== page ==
Lawndale is a city within the South Bay region of Los Angeles County, located off the 405. Lawndale is bordered by Redondo Beach on the West and Southwest, Hawthorne on the North, Torrance on the Southeast, and unincorporated area of El Camino Village (also known as Alondra Park) on the East. Lawndale is serviced by the I-405 Freeway and by Artesia Blvd., Hwy 91, which becomes the 91 Freeway further east. Lawndale is 5.7 miles SE of Los Angeles International Airport.
The weather is nice and warm all year long. In the winter time, around December to late January, there are moderate rains.
From the 1780s onward, the area that is now Lawndale was part of the Rancho Sausal Redondo, a land grant given by the Spanish colonial government that includes much of what is now the South Bayshore region.
Following the real estate boom in the Inglewood area, similar development began in the southern portion of the old Rancho, where the present City of Lawndale is located. This activity was the direct result of the opening of a seaport at Redondo in 1890, and the railroad service developing between Port Redondo and Los Angeles. Steam trains were soon replaced by electric trolley cars. The year 1902 marked the Los Angeles and Redondo railways arrival in Lawndale, running down the middle of Railway Ave, what is now Hawthorne Boulevard, until 1933. The early reliance on the Pacific Electric stimulated growth throughout Southern California and was the result of Henry Huntington’s master real estate plan.
The town of Lawndale was founded in March of 1905 by real estate developer, Charles B. Hopper who first subdivided the area and named it after a Chicago suburb. Lots sold slowly and different promotions were tried such as promoting Lawndale as a chicken raising area. After a lack of initial sales, Mr. Hopper planned another “Opening Day” for Lawndale on February 25, 1906 which drew the first settlers. By the time the 1910 U.S. census was taken there were 142 residents living in Lawndale.
Oil discoveries in the 1920’s created major commercial activity and temporarily changed the face of the community. The boom reached its peak between 1927 and 1929, and the influx of the oil workers and typical boom real estate speculation rapidly declined as the drilling subsided. During the oil period, Lawndale was easily recognizable by the landscape of oil derrick construction.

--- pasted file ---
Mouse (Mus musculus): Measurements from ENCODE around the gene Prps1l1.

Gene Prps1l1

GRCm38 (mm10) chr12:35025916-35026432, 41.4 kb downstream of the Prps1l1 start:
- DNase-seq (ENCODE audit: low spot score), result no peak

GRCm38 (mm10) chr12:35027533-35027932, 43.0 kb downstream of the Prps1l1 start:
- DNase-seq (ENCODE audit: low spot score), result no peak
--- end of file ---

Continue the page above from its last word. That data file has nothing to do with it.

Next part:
After World War II, the immense demand for housing from returning veterans and California newcomers, and the construction of the Harbor Freeway caused major growth, resulting in Lawndale’s formation as a bedroom community. On December 28, 1959 it was incorporated as a city in Los Angeles county.
Starting in the 1970s Lawndale’s relatively low housing prices but more desirable location relative to its neighboring cities attracted absentee landlords and a substantial portion of its residents increasingly became renters.
For a time in the 1980s, with new cycle of expansion of defense industry nearby, many young people who wished to live in the Beach Cities found that they simply could not afford to do so, and settled in inland cities such as Lawndale. But with the contraction of this industry after the cold war, Lawndale reverted back to its previous pattern. Lawndale has attempted to attract more owner–residents, as well as tourists with the 2003 completion of the “Beautify Lawndale” urban renewal project along the city’s stretch of Hawthorne Boulevard, a major South Bay thoroughfare.
According to the 2010 United States Census Bureau, the city has a total area of 2.0 square miles, all land.The population was 32,769 at the 2010 census, up from 31,711 according to the 2000 census. The city is in the South Bay region of the Greater Los Angeles Area. There were 10,151 housing units of which 34.4% were owner-occupied, and 65.6% were occupied by renters. The homeowner vacancy rate was 1.7%; the rental vacancy rate was 3.8%.
City of Lawndale website
Reference source: Wikipedia and City of Lawndale websites.